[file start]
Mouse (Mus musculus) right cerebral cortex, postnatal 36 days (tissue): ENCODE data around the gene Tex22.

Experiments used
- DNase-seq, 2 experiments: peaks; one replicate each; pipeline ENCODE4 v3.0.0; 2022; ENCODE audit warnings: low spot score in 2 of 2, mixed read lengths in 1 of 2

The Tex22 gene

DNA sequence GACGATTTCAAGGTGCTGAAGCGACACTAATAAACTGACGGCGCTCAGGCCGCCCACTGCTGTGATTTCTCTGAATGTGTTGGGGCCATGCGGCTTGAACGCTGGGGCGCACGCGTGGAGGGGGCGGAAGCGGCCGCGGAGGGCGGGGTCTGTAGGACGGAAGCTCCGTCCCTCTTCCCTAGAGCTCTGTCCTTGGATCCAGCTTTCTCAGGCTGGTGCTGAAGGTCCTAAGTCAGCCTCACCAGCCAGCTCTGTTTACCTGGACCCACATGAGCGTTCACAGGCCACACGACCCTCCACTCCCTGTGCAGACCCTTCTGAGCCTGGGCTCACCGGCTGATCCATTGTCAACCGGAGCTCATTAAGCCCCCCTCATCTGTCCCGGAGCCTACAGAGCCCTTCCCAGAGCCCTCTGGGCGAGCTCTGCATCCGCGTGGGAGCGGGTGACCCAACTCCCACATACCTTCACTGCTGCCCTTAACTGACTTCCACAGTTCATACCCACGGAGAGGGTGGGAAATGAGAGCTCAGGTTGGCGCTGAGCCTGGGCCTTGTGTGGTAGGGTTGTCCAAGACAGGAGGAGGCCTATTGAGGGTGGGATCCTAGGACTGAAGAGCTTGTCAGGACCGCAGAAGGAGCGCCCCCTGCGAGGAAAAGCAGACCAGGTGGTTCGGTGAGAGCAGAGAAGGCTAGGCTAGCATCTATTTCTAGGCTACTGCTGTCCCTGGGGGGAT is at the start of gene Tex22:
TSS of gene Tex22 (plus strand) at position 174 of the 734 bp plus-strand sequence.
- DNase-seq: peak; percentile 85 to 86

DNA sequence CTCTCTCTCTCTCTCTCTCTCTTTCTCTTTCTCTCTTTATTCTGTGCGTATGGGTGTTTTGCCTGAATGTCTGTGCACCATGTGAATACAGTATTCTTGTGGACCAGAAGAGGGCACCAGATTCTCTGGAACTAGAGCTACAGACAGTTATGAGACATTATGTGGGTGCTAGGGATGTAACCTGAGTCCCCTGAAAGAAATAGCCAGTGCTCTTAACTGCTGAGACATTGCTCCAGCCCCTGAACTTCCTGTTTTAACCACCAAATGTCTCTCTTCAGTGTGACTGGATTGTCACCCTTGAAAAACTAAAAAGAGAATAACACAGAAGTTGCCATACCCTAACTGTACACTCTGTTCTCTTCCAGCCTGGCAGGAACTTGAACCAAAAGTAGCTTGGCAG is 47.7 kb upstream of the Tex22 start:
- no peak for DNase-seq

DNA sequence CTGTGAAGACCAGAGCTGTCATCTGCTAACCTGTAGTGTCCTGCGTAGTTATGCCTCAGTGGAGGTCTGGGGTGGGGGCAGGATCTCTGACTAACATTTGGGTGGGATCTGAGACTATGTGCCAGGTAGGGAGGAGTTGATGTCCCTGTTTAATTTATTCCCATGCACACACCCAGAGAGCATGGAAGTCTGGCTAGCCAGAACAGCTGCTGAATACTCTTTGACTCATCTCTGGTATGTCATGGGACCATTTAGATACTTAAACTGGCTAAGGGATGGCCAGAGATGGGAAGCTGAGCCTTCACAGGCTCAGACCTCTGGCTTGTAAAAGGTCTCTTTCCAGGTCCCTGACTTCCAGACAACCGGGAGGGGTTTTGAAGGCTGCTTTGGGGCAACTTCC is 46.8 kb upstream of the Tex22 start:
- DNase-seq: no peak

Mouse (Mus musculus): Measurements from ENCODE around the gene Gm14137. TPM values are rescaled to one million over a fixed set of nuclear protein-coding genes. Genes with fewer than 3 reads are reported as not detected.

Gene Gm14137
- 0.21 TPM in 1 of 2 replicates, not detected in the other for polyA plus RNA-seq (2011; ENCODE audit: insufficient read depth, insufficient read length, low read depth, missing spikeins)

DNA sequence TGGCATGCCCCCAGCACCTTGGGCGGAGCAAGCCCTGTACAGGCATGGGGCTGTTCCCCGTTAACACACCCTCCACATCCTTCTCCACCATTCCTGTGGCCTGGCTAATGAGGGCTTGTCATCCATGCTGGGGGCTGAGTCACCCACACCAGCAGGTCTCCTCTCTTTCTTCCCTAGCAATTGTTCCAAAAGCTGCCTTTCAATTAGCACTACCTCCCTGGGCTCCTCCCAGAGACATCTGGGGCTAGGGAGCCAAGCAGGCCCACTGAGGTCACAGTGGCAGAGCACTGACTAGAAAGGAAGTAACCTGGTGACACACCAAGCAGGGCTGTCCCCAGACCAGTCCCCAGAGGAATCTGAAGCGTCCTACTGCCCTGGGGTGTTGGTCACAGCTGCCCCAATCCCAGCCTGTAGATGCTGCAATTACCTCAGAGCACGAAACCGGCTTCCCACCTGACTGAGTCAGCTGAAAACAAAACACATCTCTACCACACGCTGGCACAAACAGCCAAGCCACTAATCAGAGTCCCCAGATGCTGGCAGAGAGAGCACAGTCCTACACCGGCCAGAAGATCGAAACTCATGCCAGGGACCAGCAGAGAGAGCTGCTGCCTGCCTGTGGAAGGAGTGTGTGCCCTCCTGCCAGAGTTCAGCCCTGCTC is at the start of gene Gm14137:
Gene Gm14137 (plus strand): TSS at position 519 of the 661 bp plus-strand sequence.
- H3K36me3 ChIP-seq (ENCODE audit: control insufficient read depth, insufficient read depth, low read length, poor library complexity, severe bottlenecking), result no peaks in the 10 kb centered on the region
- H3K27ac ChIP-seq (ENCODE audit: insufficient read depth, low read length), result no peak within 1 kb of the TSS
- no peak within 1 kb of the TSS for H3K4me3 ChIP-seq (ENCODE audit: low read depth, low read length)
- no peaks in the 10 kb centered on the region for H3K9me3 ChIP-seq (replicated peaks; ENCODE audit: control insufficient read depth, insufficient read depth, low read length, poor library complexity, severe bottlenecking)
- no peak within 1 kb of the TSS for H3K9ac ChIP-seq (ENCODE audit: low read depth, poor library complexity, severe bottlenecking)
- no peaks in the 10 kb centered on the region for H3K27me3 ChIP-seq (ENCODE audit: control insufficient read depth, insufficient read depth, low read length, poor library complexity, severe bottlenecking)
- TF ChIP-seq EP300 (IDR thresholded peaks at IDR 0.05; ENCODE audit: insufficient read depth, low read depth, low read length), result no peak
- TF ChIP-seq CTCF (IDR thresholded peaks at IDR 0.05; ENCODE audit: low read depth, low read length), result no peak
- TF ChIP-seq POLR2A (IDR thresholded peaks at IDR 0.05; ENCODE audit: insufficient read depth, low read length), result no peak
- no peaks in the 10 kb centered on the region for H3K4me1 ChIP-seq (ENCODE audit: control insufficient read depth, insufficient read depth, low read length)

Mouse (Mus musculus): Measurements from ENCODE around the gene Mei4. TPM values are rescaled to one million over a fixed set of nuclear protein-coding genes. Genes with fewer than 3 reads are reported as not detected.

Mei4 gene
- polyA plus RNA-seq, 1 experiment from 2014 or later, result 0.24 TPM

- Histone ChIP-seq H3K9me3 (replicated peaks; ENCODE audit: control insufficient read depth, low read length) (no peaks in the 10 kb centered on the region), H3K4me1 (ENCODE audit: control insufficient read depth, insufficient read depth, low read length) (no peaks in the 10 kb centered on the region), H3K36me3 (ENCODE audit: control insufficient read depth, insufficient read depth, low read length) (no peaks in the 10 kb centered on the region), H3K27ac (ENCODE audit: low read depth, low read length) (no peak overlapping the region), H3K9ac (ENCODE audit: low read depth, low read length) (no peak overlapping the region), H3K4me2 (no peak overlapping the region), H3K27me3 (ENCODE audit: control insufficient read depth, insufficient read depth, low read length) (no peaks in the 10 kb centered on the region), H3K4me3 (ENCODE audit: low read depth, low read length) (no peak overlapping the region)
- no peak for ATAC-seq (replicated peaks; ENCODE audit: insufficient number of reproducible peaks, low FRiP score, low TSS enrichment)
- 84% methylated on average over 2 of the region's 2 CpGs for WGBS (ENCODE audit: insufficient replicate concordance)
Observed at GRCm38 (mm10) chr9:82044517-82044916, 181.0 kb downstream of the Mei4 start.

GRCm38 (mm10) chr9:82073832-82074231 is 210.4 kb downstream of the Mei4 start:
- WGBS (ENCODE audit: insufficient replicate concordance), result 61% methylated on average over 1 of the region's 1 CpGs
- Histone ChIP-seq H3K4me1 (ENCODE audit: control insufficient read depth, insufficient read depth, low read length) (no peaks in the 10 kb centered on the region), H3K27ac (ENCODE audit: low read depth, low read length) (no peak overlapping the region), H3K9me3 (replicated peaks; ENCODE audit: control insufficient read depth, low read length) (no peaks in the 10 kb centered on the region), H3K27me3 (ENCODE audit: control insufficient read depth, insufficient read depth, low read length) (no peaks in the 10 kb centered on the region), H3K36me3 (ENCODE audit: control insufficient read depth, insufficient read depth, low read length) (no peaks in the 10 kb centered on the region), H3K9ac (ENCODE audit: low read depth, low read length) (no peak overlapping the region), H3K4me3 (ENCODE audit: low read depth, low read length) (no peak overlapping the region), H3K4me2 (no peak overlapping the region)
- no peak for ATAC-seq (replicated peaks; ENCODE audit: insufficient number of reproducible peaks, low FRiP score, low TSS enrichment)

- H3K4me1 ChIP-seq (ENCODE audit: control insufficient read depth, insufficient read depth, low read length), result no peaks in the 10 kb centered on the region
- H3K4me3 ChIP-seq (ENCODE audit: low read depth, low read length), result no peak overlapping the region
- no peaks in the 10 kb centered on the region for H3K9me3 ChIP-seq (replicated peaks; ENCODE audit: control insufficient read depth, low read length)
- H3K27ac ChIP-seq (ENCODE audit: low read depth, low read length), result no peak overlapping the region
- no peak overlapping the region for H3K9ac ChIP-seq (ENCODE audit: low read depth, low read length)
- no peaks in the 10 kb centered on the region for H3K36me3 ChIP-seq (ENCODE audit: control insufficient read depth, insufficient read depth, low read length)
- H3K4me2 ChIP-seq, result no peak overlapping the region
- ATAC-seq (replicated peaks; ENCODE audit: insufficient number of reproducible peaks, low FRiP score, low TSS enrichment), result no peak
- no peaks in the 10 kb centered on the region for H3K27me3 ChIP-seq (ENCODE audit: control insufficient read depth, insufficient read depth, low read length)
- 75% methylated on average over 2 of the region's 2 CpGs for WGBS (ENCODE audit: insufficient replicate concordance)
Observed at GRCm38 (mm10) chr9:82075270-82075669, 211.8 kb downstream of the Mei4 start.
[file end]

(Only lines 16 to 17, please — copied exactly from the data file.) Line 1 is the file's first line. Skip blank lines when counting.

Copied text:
Gene Gm14137 (plus strand): TSS at position 519 of the 661 bp plus-strand sequence.
- H3K36me3 ChIP-seq (ENCODE audit: control insufficient read depth, insufficient read depth, low read length, poor library complexity, severe bottlenecking), result no peaks in the 10 kb centered on the region